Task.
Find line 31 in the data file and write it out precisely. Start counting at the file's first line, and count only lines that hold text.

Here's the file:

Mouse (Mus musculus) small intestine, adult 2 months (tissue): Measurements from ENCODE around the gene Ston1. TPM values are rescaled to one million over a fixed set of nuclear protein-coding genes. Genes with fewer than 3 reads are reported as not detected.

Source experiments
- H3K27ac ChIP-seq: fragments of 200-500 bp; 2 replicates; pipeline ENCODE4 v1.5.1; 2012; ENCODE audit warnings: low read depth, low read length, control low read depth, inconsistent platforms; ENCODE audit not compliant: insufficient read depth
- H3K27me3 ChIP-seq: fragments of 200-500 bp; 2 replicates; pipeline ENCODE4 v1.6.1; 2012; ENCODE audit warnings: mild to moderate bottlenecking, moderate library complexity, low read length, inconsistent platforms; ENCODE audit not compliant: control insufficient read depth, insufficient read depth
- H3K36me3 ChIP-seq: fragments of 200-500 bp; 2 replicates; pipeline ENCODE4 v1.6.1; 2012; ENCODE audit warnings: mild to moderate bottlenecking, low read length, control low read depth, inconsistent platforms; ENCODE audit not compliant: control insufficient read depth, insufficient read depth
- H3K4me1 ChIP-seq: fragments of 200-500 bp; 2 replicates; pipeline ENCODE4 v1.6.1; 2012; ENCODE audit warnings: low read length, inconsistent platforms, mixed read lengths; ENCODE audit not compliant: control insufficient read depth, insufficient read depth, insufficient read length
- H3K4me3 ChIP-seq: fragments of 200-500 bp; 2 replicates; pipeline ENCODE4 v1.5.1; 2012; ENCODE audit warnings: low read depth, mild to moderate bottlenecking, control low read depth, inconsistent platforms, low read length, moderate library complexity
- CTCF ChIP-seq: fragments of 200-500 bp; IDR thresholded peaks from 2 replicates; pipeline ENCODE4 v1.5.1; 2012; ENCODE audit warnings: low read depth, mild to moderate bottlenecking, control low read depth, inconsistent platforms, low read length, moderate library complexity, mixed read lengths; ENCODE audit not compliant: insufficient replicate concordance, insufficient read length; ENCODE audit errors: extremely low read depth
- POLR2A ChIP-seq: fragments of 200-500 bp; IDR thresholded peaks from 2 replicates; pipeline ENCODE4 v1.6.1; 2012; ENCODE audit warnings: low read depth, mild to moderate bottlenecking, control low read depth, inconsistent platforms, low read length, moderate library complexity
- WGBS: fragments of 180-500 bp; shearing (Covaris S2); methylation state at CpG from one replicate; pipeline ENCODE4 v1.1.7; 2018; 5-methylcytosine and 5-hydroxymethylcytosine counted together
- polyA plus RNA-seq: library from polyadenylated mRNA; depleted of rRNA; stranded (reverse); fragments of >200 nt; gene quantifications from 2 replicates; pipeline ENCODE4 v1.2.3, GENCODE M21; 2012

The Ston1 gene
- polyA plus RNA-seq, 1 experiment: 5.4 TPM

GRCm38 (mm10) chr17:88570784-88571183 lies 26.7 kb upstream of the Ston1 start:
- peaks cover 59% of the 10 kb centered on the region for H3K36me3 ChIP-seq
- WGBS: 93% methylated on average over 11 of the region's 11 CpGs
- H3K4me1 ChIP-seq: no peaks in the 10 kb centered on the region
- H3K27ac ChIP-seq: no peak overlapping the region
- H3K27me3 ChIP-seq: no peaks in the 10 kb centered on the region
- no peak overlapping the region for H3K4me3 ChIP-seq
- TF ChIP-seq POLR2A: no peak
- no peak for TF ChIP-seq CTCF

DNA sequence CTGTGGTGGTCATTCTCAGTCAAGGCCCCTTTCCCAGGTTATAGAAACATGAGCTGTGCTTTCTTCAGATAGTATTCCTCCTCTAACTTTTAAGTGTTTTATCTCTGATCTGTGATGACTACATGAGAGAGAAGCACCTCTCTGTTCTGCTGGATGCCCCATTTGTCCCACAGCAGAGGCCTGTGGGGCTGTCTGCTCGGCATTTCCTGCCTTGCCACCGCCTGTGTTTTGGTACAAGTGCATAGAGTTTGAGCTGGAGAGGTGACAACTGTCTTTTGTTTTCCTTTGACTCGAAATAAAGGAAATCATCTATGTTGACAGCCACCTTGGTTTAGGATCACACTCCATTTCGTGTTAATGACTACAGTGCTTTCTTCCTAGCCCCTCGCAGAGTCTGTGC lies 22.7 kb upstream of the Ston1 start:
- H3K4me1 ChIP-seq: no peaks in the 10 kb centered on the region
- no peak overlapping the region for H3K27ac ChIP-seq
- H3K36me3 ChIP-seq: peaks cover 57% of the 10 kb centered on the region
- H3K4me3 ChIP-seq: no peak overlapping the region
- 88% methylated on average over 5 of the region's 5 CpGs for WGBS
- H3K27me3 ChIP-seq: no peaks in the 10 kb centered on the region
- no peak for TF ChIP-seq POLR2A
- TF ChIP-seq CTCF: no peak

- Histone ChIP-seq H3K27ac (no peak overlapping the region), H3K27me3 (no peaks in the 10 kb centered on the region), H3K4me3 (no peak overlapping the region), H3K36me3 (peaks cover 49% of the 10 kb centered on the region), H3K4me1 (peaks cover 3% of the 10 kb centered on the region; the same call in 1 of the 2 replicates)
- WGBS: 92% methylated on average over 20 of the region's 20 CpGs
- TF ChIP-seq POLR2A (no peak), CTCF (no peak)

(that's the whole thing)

- TF ChIP-seq CTCF: no peak